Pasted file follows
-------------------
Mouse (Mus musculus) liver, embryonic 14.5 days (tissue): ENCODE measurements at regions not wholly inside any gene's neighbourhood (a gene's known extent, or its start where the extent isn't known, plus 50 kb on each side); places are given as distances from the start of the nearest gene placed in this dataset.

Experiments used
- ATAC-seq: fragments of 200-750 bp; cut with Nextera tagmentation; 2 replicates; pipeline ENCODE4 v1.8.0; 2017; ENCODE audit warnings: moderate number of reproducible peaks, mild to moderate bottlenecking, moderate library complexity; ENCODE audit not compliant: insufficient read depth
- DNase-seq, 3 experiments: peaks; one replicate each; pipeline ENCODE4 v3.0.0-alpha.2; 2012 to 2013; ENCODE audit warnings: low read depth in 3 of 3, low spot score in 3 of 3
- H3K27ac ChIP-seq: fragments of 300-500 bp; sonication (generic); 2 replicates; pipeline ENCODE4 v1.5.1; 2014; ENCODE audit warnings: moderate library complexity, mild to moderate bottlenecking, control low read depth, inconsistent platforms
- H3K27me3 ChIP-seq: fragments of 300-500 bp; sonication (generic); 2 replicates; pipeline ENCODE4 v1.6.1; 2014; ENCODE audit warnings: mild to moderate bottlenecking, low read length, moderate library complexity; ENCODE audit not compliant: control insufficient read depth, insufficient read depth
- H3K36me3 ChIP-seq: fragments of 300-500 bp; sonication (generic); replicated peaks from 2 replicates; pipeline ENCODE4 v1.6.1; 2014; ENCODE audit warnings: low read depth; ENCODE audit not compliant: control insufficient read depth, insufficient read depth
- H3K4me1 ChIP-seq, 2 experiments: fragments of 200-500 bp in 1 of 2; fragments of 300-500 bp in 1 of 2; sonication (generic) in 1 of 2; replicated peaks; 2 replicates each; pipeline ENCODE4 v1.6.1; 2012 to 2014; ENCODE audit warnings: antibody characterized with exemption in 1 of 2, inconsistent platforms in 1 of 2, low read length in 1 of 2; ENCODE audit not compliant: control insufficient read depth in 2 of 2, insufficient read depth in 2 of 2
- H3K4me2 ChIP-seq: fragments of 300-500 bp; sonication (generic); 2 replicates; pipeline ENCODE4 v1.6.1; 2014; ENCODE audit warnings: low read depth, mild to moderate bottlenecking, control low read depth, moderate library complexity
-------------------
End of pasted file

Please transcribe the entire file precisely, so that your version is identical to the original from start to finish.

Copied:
Mouse (Mus musculus) liver, embryonic 14.5 days (tissue): ENCODE measurements at regions not wholly inside any gene's neighbourhood (a gene's known extent, or its start where the extent isn't known, plus 50 kb on each side); places are given as distances from the start of the nearest gene placed in this dataset.

Experiments used
- ATAC-seq: fragments of 200-750 bp; cut with Nextera tagmentation; 2 replicates; pipeline ENCODE4 v1.8.0; 2017; ENCODE audit warnings: moderate number of reproducible peaks, mild to moderate bottlenecking, moderate library complexity; ENCODE audit not compliant: insufficient read depth
- DNase-seq, 3 experiments: peaks; one replicate each; pipeline ENCODE4 v3.0.0-alpha.2; 2012 to 2013; ENCODE audit warnings: low read depth in 3 of 3, low spot score in 3 of 3
- H3K27ac ChIP-seq: fragments of 300-500 bp; sonication (generic); 2 replicates; pipeline ENCODE4 v1.5.1; 2014; ENCODE audit warnings: moderate library complexity, mild to moderate bottlenecking, control low read depth, inconsistent platforms
- H3K27me3 ChIP-seq: fragments of 300-500 bp; sonication (generic); 2 replicates; pipeline ENCODE4 v1.6.1; 2014; ENCODE audit warnings: mild to moderate bottlenecking, low read length, moderate library complexity; ENCODE audit not compliant: control insufficient read depth, insufficient read depth
- H3K36me3 ChIP-seq: fragments of 300-500 bp; sonication (generic); replicated peaks from 2 replicates; pipeline ENCODE4 v1.6.1; 2014; ENCODE audit warnings: low read depth; ENCODE audit not compliant: control insufficient read depth, insufficient read depth
- H3K4me1 ChIP-seq, 2 experiments: fragments of 200-500 bp in 1 of 2; fragments of 300-500 bp in 1 of 2; sonication (generic) in 1 of 2; replicated peaks; 2 replicates each; pipeline ENCODE4 v1.6.1; 2012 to 2014; ENCODE audit warnings: antibody characterized with exemption in 1 of 2, inconsistent platforms in 1 of 2, low read length in 1 of 2; ENCODE audit not compliant: control insufficient read depth in 2 of 2, insufficient read depth in 2 of 2
- H3K4me2 ChIP-seq: fragments of 300-500 bp; sonication (generic); 2 replicates; pipeline ENCODE4 v1.6.1; 2014; ENCODE audit warnings: low read depth, mild to moderate bottlenecking, control low read depth, moderate library complexity